SC to Sebi: Let RIL access papers on share buy case

The Supreme Court on Friday directed the Securities and Exchange Board of India (SEBI) to provide Reliance Industries (RIL) certain documents relied upon by the regulator in connection with an investigation into the conglomerate’s share takeover case.

A judicial panel headed by Chief Justice of India NV Ramana agreed with RIL’s claim that Sebi’s decision to provide it with only parts of the investigation papers amounted to cherry picking.

“There is disagreement about the fact that some extracts from Justice (Retd.) BN Srikrishna’s opinion have been disclosed to the appellant here. The appellant’s claim is that while the parts disclosed vaguely refer to the appellant’s guilt, Sebi refuses to divulge the information that exonerates her. This Sippy cherry pick only detracts from the obligation to a fair trial,” said the court, which also includes Judges J.K. Maheshwari and Hema Kohli, in verdict.

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“In the case at hand, Sebi could not have claimed a lien on certain parts of the documents and at the same time, consented to the disclosure of a part of them. The Chief Justice said in writing to the arbitral tribunal that such selective disclosure could not be consented to in law because it is clear that It amounts to choice.

The order added that “Sebi’s approach to not disclosing documents raises concerns about transparency and fair trial. Ambiguity only serves to propagate bias and prejudice. Ambiguity contradicts transparency. It is critical that in a country based on the rule of law, institutions must adopt procedures It promotes democratic principles of transparency and accountability. Principles of justice and transparency in judicial procedures are the cornerstone of the principles of open justice.”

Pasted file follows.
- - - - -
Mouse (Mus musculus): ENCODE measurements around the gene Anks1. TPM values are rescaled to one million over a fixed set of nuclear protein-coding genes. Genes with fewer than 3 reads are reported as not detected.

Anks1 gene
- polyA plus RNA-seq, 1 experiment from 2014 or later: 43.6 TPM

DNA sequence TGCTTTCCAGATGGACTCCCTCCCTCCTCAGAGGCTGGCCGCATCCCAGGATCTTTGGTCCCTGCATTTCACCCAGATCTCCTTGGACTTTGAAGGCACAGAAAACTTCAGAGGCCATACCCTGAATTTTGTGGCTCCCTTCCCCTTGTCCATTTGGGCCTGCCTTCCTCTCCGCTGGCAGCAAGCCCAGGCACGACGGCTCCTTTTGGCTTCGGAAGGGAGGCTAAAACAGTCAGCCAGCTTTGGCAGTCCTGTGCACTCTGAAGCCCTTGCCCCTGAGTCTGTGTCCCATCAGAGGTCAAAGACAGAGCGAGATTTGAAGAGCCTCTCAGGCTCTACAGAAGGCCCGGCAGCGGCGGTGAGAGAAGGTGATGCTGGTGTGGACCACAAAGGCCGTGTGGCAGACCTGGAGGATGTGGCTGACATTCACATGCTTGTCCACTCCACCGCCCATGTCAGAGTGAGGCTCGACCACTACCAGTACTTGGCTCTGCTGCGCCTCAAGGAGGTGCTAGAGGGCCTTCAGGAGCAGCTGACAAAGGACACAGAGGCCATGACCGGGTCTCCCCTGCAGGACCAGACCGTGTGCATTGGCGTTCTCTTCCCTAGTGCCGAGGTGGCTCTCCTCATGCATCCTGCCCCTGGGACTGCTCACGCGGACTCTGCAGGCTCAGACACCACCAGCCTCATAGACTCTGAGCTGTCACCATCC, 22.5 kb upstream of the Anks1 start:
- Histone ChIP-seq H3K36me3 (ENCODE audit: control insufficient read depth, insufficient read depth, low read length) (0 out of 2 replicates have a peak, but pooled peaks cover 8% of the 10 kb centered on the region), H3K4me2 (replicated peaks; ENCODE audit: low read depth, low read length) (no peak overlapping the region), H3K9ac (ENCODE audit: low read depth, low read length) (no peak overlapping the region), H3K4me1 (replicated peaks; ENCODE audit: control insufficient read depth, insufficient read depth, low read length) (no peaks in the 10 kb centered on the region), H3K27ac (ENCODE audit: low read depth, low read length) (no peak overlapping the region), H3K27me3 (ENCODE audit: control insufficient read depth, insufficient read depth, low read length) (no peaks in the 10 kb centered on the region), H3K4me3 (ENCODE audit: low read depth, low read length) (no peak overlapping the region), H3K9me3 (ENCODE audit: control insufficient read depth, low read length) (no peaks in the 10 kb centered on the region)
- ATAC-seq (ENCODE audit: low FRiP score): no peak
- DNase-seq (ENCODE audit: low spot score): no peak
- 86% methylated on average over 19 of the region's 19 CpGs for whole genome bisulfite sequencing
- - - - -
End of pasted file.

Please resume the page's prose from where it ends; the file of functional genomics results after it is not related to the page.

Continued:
The case has its origins in a complaint filed by S Gurumurthy with Sebi in January 2002 against RIL, its associates and their directors. It alleged that they fraudulently allocated Rs 12 crore of conglomerate shares to entities – allegedly linked to promoters of Reliance Industries as well as with funding from RIL and other group companies – in 1994.

Al-Sabi began investigating the complaint and the investigation officer submitted a report on February 4, 2005.

RIL claimed that a memorandum prepared by Sibi Legal Affairs Department on 17 May 2006, in which it was noted that the report did not highlight any specific violation of any legal provision by the group.

However, the memorandum was said to note that there is a requirement to obtain an opinion by an outside expert on the possibility of initiating appropriate criminal proceedings against RIL. Accordingly, Retired High Court Justice PN Srikrishna has been contacted.

Judge Srikrishna gave his opinion, which RIL claimed was only revealed in parts by Sebi.

On April 16, 2010, the Market Watch sent a letter to RIL alleging that the group had financed the purchase of its shares by 38 related entities, and thus violated Section 77(2) of the Companies Act 1956, thus violating Regulations 3, 5 and 6 of the Securities Board Regulations. Finance and Exchanges of India (Prohibition of Fraudulent and Unfair Trading Practices Related to Stock Market), 1995.

In 2017 and 2018, Sippy decided to reconsider the issue and sought the advice of Judge Srekrishna for a second time, but suggested that the regulator’s approach is to approach chartered accountant YH Malegam.

Malegam examined the records of RIL and several other companies and submitted his report to Sebi, upon which the regulator again requested a report from Justice Srikrishna.

RIL claimed that Sebi denied her request for the first and second opinions of Judge Srikrishna as well as Malegam’s report, citing litigation privilege.

However, the Supreme Court rejected Sebie’s objections and directed her to report to the RIL.

The court said that “…Sebi’s action to file a criminal complaint without giving the appellant sufficient opportunity to defend himself by releasing the necessary reports and other documents, cannot be appreciated by this court as it constitutes a flagrant violation of the appellant’s right to natural justice.”
RIL first approached the Bombay High Court against the refusal of the documents but failed to obtain any compensation, after which it moved to the High Court.

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